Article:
This Cuban farm village once was the site of a secret military base where Soviet nuclear missiles stood capable of striking the United States. Today in the hamlet of Bejucal, the working nukes are gone; in their place is a communist Chinese spy station, barely 100 miles off the coast of Florida. A Miami-based Spanish language news station, AméricaTeVé, has produced a first look, below, at where to spot the spy facility.
The spy station first was reported in early June, when the Wall Street Journal revealed that China struck a deal to pay Cuba billions of dollars to build a major intelligence station on the island.
READ MORE in Soldier of Fortune about the Cuban Missile Crisis.
The report quickly was dismissed by National Security Council spokesman John Kirby.
“I’ve seen that press report,” Kirby said. “It’s not accurate.”
Kirby’s denials were echoed by the U.S. Department of Defense.
“I can tell you, based on the information that we have, that that is not accurate, that we are not aware of China and Cuba developing any type of spy stations,” said Pentagon press secretary Brig. Gen. Patrick Ryder.
Kirby later switched his stance, saying that the WSJ was mostly correct, except for the parts about timing. The base was not being planned; it already was built, and fully operational.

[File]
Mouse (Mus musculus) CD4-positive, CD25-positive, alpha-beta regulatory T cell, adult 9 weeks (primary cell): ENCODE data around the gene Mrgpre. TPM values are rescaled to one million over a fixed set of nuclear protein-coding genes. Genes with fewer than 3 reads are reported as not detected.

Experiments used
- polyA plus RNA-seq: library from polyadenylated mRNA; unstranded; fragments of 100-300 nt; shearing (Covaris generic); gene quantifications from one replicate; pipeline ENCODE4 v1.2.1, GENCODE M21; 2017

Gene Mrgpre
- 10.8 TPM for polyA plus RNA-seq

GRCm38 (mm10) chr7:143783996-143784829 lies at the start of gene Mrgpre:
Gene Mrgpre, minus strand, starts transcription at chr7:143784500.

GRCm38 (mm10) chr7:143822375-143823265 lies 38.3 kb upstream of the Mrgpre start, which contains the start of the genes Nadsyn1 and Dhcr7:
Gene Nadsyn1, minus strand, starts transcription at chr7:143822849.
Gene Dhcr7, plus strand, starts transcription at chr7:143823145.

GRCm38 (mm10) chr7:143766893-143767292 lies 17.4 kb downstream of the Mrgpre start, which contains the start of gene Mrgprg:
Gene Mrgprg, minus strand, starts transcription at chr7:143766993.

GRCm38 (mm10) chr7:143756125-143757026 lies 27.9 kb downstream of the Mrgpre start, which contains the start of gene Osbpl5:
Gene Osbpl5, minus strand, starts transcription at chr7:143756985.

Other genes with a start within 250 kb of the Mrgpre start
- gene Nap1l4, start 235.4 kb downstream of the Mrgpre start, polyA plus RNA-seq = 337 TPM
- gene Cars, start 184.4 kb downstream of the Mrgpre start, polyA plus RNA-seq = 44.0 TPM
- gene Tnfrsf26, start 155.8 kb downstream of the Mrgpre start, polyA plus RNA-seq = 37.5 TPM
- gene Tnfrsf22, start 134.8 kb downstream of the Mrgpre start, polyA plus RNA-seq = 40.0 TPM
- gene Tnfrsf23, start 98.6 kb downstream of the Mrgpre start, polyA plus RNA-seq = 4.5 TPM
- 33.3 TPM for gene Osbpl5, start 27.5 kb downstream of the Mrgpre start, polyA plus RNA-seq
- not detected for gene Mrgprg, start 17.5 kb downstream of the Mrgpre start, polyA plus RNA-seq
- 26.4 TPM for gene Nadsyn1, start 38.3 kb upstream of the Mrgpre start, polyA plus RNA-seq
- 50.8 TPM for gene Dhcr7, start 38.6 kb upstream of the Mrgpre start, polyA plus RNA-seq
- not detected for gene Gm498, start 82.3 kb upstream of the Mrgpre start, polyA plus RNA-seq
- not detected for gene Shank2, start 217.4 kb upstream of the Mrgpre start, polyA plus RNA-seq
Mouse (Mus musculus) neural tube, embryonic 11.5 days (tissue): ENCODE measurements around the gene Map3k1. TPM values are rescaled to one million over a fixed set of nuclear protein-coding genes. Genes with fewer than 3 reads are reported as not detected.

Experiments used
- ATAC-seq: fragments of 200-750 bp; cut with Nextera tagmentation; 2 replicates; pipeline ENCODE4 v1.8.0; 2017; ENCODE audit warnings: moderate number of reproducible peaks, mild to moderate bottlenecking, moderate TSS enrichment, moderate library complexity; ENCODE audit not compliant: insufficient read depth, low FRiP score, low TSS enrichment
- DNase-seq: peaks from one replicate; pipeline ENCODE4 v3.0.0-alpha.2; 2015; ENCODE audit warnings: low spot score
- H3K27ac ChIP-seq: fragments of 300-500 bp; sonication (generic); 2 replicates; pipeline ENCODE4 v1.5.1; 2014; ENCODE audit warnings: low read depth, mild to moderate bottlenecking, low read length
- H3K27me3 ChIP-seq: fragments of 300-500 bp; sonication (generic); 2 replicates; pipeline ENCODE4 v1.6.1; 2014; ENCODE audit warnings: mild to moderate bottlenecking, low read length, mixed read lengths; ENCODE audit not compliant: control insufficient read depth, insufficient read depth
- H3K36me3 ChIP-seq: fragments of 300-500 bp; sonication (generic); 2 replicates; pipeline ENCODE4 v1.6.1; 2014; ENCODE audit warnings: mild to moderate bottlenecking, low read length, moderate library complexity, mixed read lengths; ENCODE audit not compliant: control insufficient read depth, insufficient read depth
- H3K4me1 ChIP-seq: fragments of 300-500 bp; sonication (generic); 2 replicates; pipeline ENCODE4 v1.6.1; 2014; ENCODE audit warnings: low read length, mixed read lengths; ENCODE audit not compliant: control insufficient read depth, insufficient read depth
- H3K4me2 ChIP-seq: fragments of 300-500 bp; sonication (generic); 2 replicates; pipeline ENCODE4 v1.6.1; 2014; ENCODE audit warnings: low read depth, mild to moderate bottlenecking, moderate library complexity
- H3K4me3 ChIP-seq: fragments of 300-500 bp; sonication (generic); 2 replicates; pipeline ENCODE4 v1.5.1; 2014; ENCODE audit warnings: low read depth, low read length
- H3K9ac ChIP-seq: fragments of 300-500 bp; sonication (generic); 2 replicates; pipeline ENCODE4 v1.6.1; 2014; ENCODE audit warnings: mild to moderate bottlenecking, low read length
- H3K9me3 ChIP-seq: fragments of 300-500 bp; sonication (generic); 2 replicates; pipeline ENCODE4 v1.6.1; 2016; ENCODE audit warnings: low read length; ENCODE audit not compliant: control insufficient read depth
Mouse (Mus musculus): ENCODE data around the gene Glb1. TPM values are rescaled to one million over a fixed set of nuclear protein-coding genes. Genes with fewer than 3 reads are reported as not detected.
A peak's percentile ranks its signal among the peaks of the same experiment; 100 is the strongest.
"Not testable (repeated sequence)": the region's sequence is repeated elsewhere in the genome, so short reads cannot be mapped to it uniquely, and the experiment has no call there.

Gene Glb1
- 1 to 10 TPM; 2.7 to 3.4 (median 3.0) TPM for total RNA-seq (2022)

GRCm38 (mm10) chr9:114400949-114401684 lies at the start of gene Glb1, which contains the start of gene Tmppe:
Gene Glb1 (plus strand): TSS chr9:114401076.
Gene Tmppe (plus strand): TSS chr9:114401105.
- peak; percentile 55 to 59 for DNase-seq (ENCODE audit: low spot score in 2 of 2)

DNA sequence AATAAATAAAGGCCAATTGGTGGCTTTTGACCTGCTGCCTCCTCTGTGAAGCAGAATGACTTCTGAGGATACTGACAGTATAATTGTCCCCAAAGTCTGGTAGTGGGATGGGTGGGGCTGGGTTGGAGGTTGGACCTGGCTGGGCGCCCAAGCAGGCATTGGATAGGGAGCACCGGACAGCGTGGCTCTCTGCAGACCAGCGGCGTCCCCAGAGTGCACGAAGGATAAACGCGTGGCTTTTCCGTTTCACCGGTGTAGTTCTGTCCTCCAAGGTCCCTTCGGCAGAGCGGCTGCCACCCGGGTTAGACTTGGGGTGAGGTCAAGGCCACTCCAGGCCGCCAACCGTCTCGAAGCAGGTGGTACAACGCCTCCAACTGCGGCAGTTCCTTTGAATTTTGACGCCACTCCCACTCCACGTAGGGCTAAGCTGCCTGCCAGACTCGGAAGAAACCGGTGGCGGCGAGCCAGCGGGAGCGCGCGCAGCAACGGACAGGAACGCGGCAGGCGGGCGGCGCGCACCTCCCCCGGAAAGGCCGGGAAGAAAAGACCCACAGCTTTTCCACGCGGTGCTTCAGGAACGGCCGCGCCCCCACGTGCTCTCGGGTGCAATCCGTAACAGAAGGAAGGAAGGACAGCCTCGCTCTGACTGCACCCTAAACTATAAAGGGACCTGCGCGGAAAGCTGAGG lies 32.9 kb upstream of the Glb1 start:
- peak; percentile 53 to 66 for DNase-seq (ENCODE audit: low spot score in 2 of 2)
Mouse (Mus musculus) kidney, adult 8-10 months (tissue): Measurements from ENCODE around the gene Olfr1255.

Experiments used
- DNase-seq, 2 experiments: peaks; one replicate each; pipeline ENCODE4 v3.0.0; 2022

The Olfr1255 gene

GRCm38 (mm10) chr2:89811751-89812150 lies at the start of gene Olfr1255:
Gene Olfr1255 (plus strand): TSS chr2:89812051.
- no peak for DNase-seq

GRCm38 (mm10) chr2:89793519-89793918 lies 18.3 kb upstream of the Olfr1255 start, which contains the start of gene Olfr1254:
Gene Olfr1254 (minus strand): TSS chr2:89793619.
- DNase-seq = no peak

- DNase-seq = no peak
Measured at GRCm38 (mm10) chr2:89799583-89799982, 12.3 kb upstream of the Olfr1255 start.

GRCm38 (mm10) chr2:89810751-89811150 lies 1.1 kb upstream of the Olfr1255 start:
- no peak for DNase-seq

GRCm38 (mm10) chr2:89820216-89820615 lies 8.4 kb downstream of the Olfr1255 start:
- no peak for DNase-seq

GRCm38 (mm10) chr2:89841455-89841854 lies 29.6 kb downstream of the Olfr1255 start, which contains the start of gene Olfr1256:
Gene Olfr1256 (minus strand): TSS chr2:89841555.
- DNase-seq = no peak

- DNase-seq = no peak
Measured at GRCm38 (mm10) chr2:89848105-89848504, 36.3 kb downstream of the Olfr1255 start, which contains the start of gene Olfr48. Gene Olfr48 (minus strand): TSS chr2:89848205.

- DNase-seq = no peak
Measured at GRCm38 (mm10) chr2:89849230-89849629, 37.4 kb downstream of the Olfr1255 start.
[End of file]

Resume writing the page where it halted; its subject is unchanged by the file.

Kirby explained his previous comments by hinting at things he couldn’t reveal.
“I can tell you that we were as forthcoming as we should have been at the time the first stories appeared,” Kirby told reporters.
How, then, should American citizens evaluate what they are being told?
Journalists at the Spanish-language America TeVe in Miami produced an in-depth report that offers a first look at the Chinese spy base in Bejucal. Crucial to the broadcast is that U.S. officials knew about the intelligence gathering effort at least as of 2018.
Some observers have downplayed the threat of a Chinese spy base on Cuba.
Fulton Armstrong, a former senior CIA analyst on Cuba, told Reuters that Beijing has plenty of access to advanced methods to spy on the United States.
“A listening post would be of marginal value [to China] in today’s technology,” Armstrong said.
The Federal Communications Commission says otherwise.
“(China’s Communist Party) maintains physical presences at Soviet-era intelligence facilities at Bejucal in what appears to be a signals intelligence collection operation,” the FCC found, citing a 2018 report by the U.S.-China Economic and Security Review Commission.
Those concerns were enough to deny an application to connect Cuba to the United States through the ARCOS-1 undersea telecoms cable, according to the report.
The parallels are strong between the 1962 Cuban Missile Crisis and the situation today in Bejucal. During that long-ago Cold War showdown, the people of Cuba sent word via contacts in Miami that Soviet missiles were being trundled through the island’s back-country, aboard oversized transport trucks. The warnings for a long time were ignored. More recently, reports about the Chinese spy station also were dismissed.
Local villagers reminded AméricaTeVé that eyes on the ground remain vital to knowing the truth.
“Cubans don’t miss anything,” one man said. “That’s how it is.”